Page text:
A minimum gap of two days between successive matches is a must to ensure adequate time for rest and travel. Minimizing total travel cost and idle time appears to be desirable. Host nations play their games on home turf to the extent possible. Day games (9am start) are also possible, if the morning fog/mist/dew factors are not overwhelming. On the other hand, locations with consistent dew problems at night are better suited for day matches to ensure a more fair contest. Reserve days are required for games that are washed-out due to inclement weather during the knock-out stage of the tournament, and any feasible schedule must take that into account. Of course, the OR-driven Duckworth-Lewis rules for rain-interrupted games are used to maximize the chances of getting a fair contest under the circumstances.

The Big Picture
The global cricket season is itself pretty packed and the overall schedule has come in for much criticism due to player burn out as well as overselling the game. As a cricket fan, it is pretty obvious that the status-quo is so dismal that better scheduling can maximize long-term revenue while also minimizing burn-out. Overselling is a major issue, not only because it kills the golden goose (long-term fan involvement in the game), but the number of inconsequential games being played has lead to match-fixing and spot-fixing (similar to point-shaving in basketball). The money involved in illegal betting is mind-blowing, and many suspect that it already is or could become another source of income for terrorist groups operating in the Af-Pak area. One does not expect OR to help resolve all these issues, but it can certainly be applied to some of the key ones it is well suited for, and the cascading positive effects can make a difference to the overall situation.

Potential OR Approaches
The Traveling Tournament Problem (TTP) popularized by Dr. Mike Trick at CMU appears to be a good starting point for improving the schedule for future cricket tournaments, including the world cup and the IPL, and ultimately, the global cricket season itself. Exact or heuristic approaches that combine constraint programming with MIP models appear to be well-suited to such problems given the complex and 'idiosyncratic nature' of some the scheduling constraints that tend to be imposed in cricket, as well the value added by even small scheduling improvements.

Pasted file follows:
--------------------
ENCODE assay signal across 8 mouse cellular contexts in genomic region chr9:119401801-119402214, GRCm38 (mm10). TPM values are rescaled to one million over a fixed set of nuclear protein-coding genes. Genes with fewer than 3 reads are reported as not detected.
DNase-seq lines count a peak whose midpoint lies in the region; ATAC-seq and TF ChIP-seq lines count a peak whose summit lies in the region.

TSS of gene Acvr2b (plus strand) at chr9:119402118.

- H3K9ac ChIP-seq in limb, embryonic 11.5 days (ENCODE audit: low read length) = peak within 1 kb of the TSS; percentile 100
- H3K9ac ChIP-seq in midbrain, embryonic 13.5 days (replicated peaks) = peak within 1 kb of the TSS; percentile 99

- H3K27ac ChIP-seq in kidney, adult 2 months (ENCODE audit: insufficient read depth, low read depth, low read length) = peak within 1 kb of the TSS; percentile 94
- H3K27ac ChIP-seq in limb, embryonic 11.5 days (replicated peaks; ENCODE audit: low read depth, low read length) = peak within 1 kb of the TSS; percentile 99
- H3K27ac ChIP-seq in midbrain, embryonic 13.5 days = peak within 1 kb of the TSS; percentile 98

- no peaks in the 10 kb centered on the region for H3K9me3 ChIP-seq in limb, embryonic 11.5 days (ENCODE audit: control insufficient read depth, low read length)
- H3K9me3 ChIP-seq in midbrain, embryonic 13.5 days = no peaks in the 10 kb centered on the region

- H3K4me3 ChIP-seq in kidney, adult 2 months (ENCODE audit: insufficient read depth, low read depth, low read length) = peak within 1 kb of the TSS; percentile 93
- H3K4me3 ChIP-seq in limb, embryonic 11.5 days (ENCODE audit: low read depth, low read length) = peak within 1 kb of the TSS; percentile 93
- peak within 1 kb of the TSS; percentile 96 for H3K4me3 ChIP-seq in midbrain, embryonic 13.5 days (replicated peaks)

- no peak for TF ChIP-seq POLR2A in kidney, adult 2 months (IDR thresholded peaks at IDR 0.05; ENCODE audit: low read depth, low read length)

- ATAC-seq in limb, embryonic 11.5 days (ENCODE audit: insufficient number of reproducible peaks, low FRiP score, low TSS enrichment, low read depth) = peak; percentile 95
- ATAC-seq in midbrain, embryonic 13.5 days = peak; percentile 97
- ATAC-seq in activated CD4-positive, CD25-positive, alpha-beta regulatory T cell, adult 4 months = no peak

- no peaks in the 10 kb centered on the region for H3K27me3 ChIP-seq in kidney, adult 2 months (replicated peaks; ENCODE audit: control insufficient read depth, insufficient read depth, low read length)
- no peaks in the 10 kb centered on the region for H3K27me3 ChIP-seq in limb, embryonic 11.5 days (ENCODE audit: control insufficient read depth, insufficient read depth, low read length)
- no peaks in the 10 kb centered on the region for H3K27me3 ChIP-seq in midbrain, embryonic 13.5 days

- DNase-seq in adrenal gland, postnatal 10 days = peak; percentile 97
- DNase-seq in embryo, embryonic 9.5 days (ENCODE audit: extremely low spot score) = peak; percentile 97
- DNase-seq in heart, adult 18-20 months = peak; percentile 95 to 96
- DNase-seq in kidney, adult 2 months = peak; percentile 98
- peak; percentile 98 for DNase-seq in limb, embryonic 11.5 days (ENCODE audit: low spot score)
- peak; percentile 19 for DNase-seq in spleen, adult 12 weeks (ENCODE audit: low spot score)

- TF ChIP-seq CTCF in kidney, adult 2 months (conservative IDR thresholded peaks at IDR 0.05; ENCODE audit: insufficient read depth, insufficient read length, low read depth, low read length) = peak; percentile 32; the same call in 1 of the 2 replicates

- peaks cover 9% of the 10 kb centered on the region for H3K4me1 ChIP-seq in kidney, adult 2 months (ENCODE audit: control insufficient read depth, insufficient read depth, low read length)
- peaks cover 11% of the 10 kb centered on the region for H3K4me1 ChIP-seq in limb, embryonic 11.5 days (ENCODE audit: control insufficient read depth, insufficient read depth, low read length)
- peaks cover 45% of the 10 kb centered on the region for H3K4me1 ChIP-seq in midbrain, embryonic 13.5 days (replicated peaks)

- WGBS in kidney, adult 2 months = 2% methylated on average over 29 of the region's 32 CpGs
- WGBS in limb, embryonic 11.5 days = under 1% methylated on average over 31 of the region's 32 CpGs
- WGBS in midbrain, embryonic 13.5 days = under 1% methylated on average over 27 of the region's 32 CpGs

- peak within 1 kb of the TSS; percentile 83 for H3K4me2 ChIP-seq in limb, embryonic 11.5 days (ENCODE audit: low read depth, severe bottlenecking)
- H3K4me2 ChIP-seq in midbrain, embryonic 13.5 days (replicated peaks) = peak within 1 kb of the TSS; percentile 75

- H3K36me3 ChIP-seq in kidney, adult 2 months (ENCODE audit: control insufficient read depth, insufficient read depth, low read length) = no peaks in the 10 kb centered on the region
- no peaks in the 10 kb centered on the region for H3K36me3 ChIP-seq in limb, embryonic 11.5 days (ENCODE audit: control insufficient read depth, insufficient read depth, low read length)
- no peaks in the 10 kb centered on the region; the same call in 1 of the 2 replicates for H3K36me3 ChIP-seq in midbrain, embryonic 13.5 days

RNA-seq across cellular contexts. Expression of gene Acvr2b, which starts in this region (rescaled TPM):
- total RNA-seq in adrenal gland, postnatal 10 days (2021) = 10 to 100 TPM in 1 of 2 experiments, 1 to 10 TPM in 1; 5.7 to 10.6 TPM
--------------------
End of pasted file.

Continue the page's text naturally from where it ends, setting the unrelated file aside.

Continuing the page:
Looking Forward: The 2015 World Cup and Beyond
The next edition with be the "Anzac" world cup, hosted jointly by Australia and New Zealand. The distances between some cities that are likely to host some of the matches can be enormous (e.g. Perth and Sydney are more than 4000 miles apart) or relatively tiny (e.g. intra-NZ games, or Australian east-coast games (Melbourne-Adelaide is less than 800 miles), and the value that can be obtained by adopting optimized schedules can be significant.

I hope this post presents a reasonable high-level overview of cricket tournament schedules and motivates interested OR'ers to further investigate this problem. As a cricket tragic and OR professional, I would be happy to contribute toward any such effort.

(To be submitted as an entry to the March-2011 Informs Blog challenge: OR and Sports)

Thursday, March 3, 2011

Low Probability High Consequence Sporting Wins

LPHC events are always interesting since the implications (conditional expected cost), given the occurrence of the event, tend to have cascading side-effects. In risk-management analytics (e.g. optimal Hazmat routing), limiting the conditional expected risk turns out to be important. On the other hand, in the realm of sport, LPHC events are often quite desirable. Who doesn't love to hear and re-hear those stories about back-to-the-wall fight-backs and come-from-nowhere wins? However, among such magic moments, only a small subset have long-term and wide-ranging implications. Often, we have to wait for years or decades to see how the story unravels and how far the ripple effects go.

Yesterday's massive sporting upset of England by Ireland in the cricket world cup - yet another (truly) sensational match in my hometown within a week - has the potential to fall under this category for a variety of reasons. First some highlights of Kevin O'Brien's amazing counter-attack.

USA beat England in the 1950 soccer world cup - an incredible upset, but one that ultimately did not make much of a difference to the sport (arguably). On the other hand, Joe Namath's 'guaranteed' win in Super-bowl III could be termed a LPHC event since it seems to have played a big part in strengthening the NFL brand by creating a gripping storyline for the future. Or more recently, the 'Invictus' rugby story of South African Springboks that united a nation on the verge of being torn apart by the after-effects of the inhuman apartheid - yes, it is a true story. Sports, like politics is local and everybody has their favorite LPHC picks. For brevity, the top two on my short-list of LPHC sporting upsets are:

1. The 1980 miracle on ice. The uplifting impact of this story on people who haven't even stepped on ice, and the inspiring convergence of the sequence of events, imho, transcends sport, nationality, and time.

2. Was the 1980s the last and greatest decade of pure sporting action around the world, across all sport? India's cricket win over the invincible Caribbean world champions in the 1983 world cup final. If I recall, the odds of team-India winning the world-cup was something like 50, 000 to 1. A eleven-person nobody-group of not particularly athletic cricketers, speaking different languages, practicing many different religions, and coming from different backgrounds, yet each proudly representing a poverty-ridden, but democratic nation of 800 million hopefuls. Competing against the supremely powerful, atrociously talented, all-conquering team that was the West Indies. Watch the trailer to the wonderful documentary film tribute to this Windies team ("Fire in Babylon").

Notice the almost subdued celebrations in those days, and compare with the over-the-top ones by Indian cricketers today!

Incredible though that day was, nobody predicted the after-effects.Events on that London day started a three-decade long perfect cricketing storm that is now a multi-billion dollar professional sports-and-media franchise with a billion-person advertising market, and growing.

Ireland as a nation is financially reeling. Many people are moving out of Ireland, bringing back memories of the potato famine days in the 19th century. Cricketing-wise, they may not even be allowed to compete in the next world cup in 2015. As if all this wasn't enough, they still have to overcome (?) the proverbial luck of the Irish. Can they do the impossible?